I was up early (out of the door by 7:30)and walked to see lots shrines and temples. I tried to go to Kodaiji and Ryozen Kannon but missed the turn and ended up at 8:00 at another shrine that was just opening. I walked around that, and it appeared to be a shrine for peace since I saw all the paper cranes, and also monuments with a gun and helmet. I came across a turnstile and it requested 300Y to pass, so I paid, and then it opened, and I walked up and up and up through the forest. I think I was walking through a very old grave yard. There were stone grave markers but no wood, so maybe they had all rotted away. From up on the hill there was an expansive view of the city, and also very conveniently a bench (by the usual drink vending machine-yes, even in an old cemetery on a mountain you need a coke). I ate the granola bars that I had brought with me, and then headed back down.
I went to Ryozen Kannon and I was the first person there. I put the first stick of incense in the burner and got up to the temple just as the monks were starting prayers at 9am. It is a very curious ritual involving bells and gongs and drums and lots of incense and chanting. one monk was chanting with overtones. The temple itself is quite impressive because of the giant white Buddha sitting on top of it. I actually saw the Buddha from the parking lot over the trees. I walked all around and even in the Buddha. They have a slab of stone with Buddha's foot prints on it-they are more than 6 feet long. Also in this temple they have a memorial to all unknown soldiers that fell in world war 2. There was a room with sand/soil from military cemeteries from all the allied countries and drawers with lists of names (presumably) from each of the allied countries of the soldiers that died in Japan. I found Canada's drawer. The Japanese names were kept in another room.
I left there just as the other tourist busses pulled in, and went on more of an exploration toward Kyoto station. I stopped in at various places, and called home from a payphone just to see how that worked. I got to Kyoto station around noon and took the train with my rail pass to Inari station to see Fushimi Inari shrine. It has many kilometers of trail up and down the mountain. I think the maximum peak was up 230 meters or something--I'm not so sure about Fuji anymore! This was a hot climb, and I was not prepared really to walk that far in that heat. I brought my water but finished it really early, and had to stop several times and use the shrine water to wash my hands(cool my wrists down). Some crazy guys were there jogging up the stairs up the mountain, and others were racing each other. I met a Japanese woman at the top and we climbed down together, and joined up with 2 cram school teachers from Tokyo who were on a break for the week. They must have been grad students I think. Their English was good, and we walked and talked down the mountain. All told I was there for about 3.5 or 4 hours. We headed back to Kyoto, and then I started another adventure.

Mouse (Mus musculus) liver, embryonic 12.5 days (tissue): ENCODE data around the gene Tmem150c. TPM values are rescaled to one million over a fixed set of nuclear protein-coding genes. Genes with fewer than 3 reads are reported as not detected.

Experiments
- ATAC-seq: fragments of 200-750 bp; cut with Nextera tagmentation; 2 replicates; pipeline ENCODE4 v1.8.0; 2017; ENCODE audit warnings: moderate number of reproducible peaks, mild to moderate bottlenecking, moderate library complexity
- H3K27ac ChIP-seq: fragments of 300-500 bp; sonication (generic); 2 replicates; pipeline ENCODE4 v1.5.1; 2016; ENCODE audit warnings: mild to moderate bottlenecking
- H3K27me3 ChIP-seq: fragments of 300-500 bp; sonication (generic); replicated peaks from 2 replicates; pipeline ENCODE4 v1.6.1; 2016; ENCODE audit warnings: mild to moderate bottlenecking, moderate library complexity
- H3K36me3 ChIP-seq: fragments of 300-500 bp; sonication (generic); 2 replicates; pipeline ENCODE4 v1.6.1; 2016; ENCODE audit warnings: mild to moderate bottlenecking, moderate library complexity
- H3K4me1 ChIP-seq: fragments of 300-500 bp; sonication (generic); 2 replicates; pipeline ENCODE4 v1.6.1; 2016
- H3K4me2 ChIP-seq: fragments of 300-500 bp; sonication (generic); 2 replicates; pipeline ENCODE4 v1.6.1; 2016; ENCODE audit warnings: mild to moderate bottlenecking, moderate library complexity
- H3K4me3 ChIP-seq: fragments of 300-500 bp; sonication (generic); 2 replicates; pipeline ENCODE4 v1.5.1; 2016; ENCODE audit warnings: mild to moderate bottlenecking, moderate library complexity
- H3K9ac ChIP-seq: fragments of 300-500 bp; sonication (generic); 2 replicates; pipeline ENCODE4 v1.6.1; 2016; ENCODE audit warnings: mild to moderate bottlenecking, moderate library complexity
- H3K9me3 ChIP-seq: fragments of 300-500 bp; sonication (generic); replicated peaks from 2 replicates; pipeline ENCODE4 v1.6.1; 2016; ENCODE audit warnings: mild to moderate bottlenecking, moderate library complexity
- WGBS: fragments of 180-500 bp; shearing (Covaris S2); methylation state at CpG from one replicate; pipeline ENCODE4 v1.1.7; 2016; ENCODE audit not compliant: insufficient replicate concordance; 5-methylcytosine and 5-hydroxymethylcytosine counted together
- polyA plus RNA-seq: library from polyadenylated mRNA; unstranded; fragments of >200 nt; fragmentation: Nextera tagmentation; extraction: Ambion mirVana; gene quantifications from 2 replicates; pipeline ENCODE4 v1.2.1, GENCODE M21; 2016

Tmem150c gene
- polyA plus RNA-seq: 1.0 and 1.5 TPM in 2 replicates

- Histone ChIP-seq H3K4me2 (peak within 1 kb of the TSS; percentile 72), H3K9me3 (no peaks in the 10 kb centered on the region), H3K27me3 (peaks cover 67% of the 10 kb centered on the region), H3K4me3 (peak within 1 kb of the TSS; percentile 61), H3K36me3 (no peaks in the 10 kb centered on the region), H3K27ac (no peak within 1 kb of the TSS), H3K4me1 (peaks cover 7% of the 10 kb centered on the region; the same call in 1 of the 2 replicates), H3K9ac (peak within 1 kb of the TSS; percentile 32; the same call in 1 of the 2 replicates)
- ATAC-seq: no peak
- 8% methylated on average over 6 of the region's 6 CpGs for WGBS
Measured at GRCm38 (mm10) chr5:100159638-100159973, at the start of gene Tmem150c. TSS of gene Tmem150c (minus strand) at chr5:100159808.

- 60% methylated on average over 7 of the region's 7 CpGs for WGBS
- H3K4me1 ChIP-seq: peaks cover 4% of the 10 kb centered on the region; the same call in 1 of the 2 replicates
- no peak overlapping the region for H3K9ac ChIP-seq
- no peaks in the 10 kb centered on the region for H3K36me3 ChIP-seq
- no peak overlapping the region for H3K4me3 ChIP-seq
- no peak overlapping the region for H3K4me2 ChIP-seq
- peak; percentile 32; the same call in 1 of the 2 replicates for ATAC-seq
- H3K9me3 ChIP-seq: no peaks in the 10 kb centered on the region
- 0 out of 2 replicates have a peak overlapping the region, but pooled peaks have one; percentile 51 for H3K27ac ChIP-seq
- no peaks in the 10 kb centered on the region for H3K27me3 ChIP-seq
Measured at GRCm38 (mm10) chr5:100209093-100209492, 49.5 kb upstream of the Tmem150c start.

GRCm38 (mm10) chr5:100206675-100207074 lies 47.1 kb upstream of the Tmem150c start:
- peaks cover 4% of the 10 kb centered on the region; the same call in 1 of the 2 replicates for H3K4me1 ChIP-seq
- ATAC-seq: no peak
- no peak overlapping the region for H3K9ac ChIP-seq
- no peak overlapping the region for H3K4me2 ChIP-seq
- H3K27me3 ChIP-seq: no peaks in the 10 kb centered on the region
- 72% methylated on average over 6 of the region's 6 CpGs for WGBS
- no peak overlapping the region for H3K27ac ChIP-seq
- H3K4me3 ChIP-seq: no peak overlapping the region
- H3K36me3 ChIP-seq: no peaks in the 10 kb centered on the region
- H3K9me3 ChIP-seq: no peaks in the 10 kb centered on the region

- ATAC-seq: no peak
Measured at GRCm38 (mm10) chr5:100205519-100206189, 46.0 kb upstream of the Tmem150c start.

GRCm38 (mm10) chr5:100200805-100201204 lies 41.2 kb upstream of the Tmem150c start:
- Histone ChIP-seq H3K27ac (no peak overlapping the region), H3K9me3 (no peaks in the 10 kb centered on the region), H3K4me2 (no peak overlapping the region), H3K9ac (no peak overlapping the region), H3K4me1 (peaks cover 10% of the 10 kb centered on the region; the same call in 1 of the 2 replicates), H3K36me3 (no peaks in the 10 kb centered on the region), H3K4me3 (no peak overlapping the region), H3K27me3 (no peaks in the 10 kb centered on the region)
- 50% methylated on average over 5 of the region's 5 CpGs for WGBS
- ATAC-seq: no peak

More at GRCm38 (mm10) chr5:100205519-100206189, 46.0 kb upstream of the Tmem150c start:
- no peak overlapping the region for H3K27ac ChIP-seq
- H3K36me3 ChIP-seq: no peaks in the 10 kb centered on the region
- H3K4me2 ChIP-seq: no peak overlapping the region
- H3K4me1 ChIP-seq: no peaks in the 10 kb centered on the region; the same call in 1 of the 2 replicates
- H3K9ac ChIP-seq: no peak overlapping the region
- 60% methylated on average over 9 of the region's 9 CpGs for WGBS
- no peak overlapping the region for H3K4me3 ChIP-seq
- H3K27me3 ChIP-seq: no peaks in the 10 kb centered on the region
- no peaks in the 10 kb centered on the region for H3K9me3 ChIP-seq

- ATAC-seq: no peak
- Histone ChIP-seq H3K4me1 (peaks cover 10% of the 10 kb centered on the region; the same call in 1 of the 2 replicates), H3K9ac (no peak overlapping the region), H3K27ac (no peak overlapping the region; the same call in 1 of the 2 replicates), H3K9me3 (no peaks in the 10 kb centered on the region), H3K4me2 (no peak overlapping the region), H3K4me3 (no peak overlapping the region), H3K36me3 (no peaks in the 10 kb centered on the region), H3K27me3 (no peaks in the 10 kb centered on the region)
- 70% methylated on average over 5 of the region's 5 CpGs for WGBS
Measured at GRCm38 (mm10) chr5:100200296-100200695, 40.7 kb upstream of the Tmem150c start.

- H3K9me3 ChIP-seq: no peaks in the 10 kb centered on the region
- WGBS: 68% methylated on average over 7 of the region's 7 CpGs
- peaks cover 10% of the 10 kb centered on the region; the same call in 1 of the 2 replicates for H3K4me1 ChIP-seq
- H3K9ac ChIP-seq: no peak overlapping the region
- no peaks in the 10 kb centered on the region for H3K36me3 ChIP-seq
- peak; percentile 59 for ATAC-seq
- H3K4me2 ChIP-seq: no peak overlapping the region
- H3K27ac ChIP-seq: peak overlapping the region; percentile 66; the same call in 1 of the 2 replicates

This time I was tired of walking, so I went to the first big street that I could find, and I took the first bus that stopped at the first station that I got to. The bus went toward north west Kyoto, and ended up suddenly at the bus terminal-not much fun, so I took the next bus to Arashiyama to the famous bridge. I watched the sun set, and the clouds whipping by--the typhoon was a few cities away but we got a bit of wind. After sunset, I walked across the bridge and noticed boats with lanterns on them floating around, and searched for the boat dock. I got a ticket for the 8pm boat ride, and had an interesting time doing so because the boat operator didn't know english, and he even had trouble writing the japanese words in english letters...he definitely would not simplify his speech or speak slowly even when I asked. Anyway, the boat ride was great, I met 2 boys in yukata (summer kimono dress) and I met another young woman who spoke a bit of English. We got into the boat and took off our shoes before entering the tatami area. It looked like a longer, wider canoe, enough space for 2 people to sit on the flat bottom comfortably, and the sides were high enough to come up to your arm pits so you didn't feel like you'd fall out. There was a roof on the boat but no walls, and from the roof there were paper lanterns lit by candles. The boats were propelled by men using long bamboo poles to push off the bottom.
I didn't really get what we were going to see or do on the water, I was just happy to be in a cool place with a breeze sitting down and relaxing. It turned out we were in for quite a show. They had 2 boats out fishing for river trout with cormorants. 5 birds were on leashes and the handler held all 5 leashes together. A man in the back of the boat propelled it, and another man in the middle hit his paddle against the side of the boat to scare the fish. On the opposite side to the man hitting the boat was a fire suspended in a metal basket from a metal pole near the bow of the boat and the birds and the handler. The scared fish would go toward the light made by the fire, and then the cormorants would attack them. When they got a fish the men would yell out, and then the handler would yank in the leash, grab the bird by the neck and force the fish back up and out of its mouth into a basket. This happened over and over again. It was an interesting look into a historical way of fishing, but I felt bad for the birds.
I ran and caught the last bus to Kyoto and stopped off at a grocery store to buy my dinner-yogurt and 5 bananas and some kind of fruit jelly thing, all for 400Y. It was pretty good. I've had my fill of bananas for the week.
I sure slept well after all of that excitement.